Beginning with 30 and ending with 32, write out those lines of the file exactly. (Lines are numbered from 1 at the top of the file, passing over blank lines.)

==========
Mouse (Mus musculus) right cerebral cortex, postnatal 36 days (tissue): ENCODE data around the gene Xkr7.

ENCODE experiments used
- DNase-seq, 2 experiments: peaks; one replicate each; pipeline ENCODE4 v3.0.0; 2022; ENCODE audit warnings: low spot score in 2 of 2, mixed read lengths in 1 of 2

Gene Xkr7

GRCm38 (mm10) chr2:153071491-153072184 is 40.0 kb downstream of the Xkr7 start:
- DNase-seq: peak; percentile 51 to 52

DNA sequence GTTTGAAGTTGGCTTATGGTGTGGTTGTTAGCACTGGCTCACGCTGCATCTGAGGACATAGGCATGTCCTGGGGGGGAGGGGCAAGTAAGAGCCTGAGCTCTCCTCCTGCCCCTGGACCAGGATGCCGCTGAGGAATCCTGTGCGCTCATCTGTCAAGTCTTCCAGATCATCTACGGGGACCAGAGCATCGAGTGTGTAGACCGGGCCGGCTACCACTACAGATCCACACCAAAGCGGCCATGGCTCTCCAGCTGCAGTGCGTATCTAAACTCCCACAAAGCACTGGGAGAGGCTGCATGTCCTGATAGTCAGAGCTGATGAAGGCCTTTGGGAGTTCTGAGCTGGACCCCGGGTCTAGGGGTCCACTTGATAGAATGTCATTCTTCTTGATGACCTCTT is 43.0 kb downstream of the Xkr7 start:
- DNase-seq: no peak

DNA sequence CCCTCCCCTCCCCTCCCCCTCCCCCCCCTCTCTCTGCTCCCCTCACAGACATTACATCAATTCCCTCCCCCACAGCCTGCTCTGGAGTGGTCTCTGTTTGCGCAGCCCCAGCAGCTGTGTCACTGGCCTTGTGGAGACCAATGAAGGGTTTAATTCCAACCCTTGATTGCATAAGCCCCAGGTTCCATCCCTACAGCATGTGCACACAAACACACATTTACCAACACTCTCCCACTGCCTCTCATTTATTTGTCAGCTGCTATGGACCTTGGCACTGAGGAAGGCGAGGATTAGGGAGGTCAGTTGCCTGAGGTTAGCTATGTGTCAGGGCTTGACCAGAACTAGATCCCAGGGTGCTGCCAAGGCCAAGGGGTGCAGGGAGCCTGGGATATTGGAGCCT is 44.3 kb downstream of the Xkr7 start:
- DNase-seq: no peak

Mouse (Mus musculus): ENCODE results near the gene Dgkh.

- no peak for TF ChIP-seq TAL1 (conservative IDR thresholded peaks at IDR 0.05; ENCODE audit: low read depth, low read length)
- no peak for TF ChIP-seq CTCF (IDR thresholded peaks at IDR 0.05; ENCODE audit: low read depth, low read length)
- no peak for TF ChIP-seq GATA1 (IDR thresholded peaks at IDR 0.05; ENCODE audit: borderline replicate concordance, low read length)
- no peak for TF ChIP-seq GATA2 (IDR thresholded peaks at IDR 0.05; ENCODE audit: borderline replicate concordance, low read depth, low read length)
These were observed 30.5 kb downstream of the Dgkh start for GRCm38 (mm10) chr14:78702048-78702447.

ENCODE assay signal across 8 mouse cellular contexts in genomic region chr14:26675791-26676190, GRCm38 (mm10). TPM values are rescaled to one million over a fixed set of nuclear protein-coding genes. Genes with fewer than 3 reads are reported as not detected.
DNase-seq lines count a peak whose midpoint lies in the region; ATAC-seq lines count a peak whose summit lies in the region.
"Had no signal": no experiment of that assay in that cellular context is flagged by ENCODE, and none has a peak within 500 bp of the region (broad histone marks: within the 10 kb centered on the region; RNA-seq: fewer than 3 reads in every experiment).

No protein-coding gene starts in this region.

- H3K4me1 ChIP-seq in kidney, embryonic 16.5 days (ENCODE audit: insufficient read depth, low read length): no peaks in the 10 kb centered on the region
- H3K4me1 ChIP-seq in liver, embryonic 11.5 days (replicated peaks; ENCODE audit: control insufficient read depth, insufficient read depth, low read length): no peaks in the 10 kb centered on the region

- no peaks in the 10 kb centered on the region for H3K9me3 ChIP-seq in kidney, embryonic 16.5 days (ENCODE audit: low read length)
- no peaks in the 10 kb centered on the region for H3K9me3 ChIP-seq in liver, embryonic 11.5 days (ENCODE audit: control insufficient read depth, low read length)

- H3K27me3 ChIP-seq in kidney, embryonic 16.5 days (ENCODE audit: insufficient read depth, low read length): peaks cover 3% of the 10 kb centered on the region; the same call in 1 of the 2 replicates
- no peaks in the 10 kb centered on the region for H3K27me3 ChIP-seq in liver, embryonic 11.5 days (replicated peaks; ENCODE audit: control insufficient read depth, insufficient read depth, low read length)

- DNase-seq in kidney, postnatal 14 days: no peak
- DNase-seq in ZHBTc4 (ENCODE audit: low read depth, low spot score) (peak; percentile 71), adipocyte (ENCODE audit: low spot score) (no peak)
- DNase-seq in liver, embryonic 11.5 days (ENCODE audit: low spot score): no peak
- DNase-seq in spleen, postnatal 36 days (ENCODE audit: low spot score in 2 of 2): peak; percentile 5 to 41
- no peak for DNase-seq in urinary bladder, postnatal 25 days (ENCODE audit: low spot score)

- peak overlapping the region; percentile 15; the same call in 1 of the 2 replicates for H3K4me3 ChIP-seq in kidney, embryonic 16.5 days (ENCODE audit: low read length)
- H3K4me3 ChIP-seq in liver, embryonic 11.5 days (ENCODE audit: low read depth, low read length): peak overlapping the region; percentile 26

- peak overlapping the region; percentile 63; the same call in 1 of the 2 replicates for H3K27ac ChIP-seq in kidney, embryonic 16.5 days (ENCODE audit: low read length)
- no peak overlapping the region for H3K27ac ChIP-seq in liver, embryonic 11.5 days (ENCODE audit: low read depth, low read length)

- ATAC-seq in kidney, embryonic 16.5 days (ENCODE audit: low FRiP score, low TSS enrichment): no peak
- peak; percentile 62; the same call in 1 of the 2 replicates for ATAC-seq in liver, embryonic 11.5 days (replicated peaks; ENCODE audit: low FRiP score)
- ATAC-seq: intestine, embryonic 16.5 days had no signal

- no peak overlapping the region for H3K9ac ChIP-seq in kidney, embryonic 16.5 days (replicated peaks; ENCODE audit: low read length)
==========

- DNase-seq in spleen, postnatal 36 days (ENCODE audit: low spot score in 2 of 2): peak; percentile 5 to 41
- no peak for DNase-seq in urinary bladder, postnatal 25 days (ENCODE audit: low spot score)

- peak overlapping the region; percentile 15; the same call in 1 of the 2 replicates for H3K4me3 ChIP-seq in kidney, embryonic 16.5 days (ENCODE audit: low read length)